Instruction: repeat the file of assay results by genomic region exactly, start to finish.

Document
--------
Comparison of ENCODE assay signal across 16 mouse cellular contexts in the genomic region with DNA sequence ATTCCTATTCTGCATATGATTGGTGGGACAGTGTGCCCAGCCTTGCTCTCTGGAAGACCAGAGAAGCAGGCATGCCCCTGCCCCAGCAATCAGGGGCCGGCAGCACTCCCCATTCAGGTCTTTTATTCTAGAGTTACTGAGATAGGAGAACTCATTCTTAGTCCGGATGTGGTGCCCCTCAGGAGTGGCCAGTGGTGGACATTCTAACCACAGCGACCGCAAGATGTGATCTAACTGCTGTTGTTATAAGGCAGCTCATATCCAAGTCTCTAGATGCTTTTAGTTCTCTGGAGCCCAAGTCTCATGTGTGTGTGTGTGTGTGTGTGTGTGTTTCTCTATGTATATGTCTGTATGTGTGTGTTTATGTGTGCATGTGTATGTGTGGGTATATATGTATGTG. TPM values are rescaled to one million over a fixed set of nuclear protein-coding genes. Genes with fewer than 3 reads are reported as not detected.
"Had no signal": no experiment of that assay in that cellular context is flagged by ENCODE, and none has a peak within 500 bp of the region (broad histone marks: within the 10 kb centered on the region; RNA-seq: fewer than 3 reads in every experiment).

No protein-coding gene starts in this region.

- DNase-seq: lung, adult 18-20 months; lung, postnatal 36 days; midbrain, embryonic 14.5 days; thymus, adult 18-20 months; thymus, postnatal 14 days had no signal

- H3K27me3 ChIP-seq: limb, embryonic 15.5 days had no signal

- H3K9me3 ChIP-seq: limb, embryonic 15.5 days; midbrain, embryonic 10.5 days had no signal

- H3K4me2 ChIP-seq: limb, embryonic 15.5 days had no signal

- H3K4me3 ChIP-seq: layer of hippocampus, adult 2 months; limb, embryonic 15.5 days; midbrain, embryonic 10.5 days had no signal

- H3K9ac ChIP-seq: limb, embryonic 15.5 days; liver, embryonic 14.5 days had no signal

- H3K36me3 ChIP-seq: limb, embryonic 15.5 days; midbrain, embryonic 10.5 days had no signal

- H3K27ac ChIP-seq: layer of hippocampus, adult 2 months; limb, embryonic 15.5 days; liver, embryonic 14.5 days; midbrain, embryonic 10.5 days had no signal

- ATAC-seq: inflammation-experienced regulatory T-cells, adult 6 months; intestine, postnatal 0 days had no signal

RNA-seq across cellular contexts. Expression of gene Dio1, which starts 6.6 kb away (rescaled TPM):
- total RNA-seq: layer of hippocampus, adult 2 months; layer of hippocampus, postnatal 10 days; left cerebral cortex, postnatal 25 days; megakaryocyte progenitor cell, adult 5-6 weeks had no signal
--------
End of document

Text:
Comparison of ENCODE assay signal across 16 mouse cellular contexts in the genomic region with DNA sequence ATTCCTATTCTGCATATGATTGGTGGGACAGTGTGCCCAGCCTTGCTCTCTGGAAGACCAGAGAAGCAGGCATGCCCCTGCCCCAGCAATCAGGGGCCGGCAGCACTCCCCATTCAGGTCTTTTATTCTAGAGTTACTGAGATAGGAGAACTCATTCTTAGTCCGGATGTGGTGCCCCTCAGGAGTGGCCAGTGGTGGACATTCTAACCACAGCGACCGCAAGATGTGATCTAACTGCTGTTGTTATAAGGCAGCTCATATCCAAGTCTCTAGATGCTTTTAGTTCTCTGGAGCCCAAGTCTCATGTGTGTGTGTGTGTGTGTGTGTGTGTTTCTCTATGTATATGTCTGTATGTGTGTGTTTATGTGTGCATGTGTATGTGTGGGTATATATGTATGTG. TPM values are rescaled to one million over a fixed set of nuclear protein-coding genes. Genes with fewer than 3 reads are reported as not detected.
"Had no signal": no experiment of that assay in that cellular context is flagged by ENCODE, and none has a peak within 500 bp of the region (broad histone marks: within the 10 kb centered on the region; RNA-seq: fewer than 3 reads in every experiment).

No protein-coding gene starts in this region.

- DNase-seq: lung, adult 18-20 months; lung, postnatal 36 days; midbrain, embryonic 14.5 days; thymus, adult 18-20 months; thymus, postnatal 14 days had no signal

- H3K27me3 ChIP-seq: limb, embryonic 15.5 days had no signal

- H3K9me3 ChIP-seq: limb, embryonic 15.5 days; midbrain, embryonic 10.5 days had no signal

- H3K4me2 ChIP-seq: limb, embryonic 15.5 days had no signal

- H3K4me3 ChIP-seq: layer of hippocampus, adult 2 months; limb, embryonic 15.5 days; midbrain, embryonic 10.5 days had no signal

- H3K9ac ChIP-seq: limb, embryonic 15.5 days; liver, embryonic 14.5 days had no signal

- H3K36me3 ChIP-seq: limb, embryonic 15.5 days; midbrain, embryonic 10.5 days had no signal

- H3K27ac ChIP-seq: layer of hippocampus, adult 2 months; limb, embryonic 15.5 days; liver, embryonic 14.5 days; midbrain, embryonic 10.5 days had no signal

- ATAC-seq: inflammation-experienced regulatory T-cells, adult 6 months; intestine, postnatal 0 days had no signal

RNA-seq across cellular contexts. Expression of gene Dio1, which starts 6.6 kb away (rescaled TPM):
- total RNA-seq: layer of hippocampus, adult 2 months; layer of hippocampus, postnatal 10 days; left cerebral cortex, postnatal 25 days; megakaryocyte progenitor cell, adult 5-6 weeks had no signal